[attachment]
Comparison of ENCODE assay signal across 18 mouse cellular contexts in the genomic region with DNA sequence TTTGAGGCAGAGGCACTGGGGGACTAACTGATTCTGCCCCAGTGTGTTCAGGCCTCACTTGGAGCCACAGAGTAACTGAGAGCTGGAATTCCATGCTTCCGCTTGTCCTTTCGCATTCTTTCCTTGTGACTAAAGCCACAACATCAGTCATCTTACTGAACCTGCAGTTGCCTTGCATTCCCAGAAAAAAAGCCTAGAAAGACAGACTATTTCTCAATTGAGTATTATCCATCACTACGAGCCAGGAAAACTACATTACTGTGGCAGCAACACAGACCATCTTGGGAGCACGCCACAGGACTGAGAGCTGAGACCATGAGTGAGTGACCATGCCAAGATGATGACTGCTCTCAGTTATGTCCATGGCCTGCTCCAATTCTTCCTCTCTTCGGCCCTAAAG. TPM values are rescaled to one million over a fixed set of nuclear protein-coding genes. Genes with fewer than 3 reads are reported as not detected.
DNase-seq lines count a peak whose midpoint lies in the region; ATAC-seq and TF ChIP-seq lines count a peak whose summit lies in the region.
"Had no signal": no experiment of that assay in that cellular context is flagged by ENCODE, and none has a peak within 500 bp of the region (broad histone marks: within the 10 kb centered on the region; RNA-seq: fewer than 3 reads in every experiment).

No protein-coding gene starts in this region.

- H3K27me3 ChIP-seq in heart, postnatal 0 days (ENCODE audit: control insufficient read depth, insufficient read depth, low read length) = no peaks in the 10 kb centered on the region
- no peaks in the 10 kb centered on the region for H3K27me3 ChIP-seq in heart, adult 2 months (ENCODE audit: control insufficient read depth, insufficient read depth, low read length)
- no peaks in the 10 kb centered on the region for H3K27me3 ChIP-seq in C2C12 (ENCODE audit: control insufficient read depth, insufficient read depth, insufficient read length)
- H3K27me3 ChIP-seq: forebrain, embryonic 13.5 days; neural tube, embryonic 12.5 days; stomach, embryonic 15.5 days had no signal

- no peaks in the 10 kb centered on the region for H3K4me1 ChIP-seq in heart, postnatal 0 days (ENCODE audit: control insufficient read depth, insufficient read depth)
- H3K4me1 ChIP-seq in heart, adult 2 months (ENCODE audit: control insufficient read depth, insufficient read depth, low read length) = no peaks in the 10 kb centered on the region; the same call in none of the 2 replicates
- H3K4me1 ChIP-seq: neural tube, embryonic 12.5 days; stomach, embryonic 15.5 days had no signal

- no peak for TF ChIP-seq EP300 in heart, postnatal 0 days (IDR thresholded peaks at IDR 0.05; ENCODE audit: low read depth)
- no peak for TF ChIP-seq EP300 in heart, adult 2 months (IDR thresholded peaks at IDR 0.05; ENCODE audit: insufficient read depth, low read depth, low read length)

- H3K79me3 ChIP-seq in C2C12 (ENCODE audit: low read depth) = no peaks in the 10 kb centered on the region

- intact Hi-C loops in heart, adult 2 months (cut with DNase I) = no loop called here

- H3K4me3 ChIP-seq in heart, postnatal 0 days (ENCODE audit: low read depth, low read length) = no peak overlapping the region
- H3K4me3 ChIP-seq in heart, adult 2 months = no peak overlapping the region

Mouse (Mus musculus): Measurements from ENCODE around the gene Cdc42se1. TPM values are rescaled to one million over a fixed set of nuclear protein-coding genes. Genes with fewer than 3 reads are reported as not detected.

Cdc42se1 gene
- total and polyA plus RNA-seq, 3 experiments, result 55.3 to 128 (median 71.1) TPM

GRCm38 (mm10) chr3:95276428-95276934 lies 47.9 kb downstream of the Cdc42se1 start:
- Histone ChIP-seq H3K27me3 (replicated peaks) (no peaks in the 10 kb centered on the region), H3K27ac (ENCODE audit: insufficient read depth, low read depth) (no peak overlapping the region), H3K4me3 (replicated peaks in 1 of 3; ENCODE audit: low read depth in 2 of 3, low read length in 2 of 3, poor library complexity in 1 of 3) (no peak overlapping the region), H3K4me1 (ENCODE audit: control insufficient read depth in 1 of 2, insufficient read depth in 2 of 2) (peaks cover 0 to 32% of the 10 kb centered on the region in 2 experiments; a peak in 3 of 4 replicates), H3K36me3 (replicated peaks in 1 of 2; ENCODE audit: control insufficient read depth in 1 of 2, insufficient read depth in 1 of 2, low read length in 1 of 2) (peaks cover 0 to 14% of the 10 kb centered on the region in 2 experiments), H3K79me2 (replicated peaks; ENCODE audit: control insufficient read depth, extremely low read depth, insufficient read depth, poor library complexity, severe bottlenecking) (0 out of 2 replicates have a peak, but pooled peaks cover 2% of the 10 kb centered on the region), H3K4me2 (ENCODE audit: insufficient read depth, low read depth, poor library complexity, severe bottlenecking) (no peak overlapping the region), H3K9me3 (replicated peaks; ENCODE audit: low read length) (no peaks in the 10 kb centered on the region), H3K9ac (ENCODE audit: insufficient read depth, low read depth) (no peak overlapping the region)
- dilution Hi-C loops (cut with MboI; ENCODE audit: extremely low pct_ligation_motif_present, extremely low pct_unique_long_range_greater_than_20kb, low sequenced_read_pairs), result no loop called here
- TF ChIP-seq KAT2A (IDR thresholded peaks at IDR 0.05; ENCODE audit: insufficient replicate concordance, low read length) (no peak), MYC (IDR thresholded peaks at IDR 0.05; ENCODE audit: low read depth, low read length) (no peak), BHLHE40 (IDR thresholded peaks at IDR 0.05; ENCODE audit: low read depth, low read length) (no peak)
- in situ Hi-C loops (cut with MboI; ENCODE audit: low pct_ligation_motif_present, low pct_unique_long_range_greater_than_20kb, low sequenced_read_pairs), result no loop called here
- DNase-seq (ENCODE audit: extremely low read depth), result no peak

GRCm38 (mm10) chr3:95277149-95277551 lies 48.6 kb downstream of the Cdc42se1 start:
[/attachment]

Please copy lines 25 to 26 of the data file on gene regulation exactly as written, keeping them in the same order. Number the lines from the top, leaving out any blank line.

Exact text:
- in situ Hi-C loops (cut with MboI; ENCODE audit: low pct_ligation_motif_present, low pct_unique_long_range_greater_than_20kb, low sequenced_read_pairs), result no loop called here
- DNase-seq (ENCODE audit: extremely low read depth), result no peak